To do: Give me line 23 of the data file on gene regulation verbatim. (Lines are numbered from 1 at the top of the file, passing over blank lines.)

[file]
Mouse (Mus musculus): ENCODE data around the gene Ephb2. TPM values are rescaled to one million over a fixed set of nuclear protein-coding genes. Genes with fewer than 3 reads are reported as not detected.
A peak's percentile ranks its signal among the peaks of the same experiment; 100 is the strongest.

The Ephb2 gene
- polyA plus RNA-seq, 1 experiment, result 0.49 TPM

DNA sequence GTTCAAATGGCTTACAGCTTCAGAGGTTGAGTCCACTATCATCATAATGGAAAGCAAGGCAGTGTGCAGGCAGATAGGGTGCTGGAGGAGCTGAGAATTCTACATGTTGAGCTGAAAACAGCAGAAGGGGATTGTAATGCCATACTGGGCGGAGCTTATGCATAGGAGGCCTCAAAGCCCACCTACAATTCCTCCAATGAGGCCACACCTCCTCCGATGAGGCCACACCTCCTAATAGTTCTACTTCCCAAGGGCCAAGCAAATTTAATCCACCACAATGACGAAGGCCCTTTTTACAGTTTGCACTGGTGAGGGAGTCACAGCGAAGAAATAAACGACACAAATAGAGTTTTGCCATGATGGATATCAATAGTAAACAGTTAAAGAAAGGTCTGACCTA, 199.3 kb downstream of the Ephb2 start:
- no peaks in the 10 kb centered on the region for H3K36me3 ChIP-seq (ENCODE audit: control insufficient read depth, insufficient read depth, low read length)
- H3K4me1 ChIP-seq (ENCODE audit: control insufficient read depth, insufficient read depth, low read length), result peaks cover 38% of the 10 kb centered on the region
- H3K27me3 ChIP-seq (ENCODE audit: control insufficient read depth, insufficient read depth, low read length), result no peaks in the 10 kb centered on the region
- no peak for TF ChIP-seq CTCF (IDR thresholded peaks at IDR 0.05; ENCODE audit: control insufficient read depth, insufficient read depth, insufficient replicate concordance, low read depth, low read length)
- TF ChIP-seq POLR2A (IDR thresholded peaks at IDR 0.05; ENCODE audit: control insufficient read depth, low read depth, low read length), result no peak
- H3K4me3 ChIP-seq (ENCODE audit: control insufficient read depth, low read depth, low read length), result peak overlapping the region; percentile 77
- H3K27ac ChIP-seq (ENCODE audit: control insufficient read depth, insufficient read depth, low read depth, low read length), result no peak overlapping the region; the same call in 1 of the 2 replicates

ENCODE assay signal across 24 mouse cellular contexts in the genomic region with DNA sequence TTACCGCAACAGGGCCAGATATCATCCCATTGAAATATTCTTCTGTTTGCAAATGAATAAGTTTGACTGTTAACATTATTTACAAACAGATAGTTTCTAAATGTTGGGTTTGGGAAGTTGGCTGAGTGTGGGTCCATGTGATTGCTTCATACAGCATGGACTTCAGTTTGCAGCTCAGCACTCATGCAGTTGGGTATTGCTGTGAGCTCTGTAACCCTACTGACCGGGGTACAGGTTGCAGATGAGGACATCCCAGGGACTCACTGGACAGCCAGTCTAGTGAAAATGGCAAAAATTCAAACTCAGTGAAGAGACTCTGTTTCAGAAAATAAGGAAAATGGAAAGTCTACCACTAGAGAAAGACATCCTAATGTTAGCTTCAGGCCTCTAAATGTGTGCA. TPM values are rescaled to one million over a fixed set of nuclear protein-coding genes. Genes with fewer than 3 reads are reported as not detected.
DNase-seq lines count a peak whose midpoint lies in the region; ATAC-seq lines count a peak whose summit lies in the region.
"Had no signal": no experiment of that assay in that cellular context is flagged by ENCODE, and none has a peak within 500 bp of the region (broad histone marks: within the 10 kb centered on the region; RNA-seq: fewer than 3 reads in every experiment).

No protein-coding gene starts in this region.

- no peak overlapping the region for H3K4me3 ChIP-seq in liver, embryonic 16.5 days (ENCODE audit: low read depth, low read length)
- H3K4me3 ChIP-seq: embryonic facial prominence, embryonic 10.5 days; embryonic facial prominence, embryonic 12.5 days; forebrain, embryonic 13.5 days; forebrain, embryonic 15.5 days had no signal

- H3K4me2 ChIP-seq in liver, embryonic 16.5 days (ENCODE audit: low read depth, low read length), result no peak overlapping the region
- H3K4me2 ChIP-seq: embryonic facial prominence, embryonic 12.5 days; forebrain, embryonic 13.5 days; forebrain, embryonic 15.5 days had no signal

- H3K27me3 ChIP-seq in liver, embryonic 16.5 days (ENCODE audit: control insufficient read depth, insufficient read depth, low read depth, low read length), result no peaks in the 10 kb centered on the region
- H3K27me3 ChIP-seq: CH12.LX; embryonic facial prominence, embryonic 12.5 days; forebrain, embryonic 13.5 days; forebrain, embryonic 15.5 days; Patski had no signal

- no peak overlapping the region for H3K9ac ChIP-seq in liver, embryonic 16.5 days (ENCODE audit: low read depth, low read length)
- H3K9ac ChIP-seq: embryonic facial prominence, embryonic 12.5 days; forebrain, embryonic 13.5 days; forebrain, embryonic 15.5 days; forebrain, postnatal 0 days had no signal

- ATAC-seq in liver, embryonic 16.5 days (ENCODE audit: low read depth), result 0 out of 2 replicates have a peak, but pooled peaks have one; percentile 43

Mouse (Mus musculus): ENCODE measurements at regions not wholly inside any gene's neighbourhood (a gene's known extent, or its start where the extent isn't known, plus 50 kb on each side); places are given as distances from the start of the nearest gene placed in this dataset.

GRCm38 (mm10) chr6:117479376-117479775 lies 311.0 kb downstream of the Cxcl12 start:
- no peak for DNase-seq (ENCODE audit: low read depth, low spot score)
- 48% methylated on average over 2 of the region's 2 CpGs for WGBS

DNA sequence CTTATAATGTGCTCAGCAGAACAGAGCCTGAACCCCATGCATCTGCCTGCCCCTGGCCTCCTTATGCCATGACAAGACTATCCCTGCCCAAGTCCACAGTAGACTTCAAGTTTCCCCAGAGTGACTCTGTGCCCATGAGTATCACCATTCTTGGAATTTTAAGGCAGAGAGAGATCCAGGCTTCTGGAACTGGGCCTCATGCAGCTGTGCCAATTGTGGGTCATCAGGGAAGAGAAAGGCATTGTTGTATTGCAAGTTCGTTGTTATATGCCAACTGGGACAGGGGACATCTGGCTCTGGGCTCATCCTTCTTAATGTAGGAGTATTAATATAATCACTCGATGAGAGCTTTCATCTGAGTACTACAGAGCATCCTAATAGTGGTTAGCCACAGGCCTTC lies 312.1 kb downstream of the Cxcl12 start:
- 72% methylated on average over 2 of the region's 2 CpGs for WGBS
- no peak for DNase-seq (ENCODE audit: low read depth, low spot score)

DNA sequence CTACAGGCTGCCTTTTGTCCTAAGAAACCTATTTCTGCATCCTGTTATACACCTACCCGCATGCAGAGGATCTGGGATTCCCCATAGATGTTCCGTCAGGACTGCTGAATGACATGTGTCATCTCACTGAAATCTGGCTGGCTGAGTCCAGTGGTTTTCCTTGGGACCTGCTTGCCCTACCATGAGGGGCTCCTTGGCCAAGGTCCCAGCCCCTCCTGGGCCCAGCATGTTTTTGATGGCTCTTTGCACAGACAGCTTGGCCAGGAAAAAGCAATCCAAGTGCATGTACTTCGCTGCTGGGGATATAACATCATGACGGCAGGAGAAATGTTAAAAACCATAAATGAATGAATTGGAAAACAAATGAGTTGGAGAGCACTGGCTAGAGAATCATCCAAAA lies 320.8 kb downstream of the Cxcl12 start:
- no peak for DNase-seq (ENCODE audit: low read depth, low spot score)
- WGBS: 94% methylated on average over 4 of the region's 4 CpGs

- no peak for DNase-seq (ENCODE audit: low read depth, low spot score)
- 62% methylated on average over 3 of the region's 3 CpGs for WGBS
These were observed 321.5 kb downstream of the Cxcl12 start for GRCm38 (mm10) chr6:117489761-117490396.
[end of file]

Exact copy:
- no peak overlapping the region for H3K9ac ChIP-seq in liver, embryonic 16.5 days (ENCODE audit: low read depth, low read length)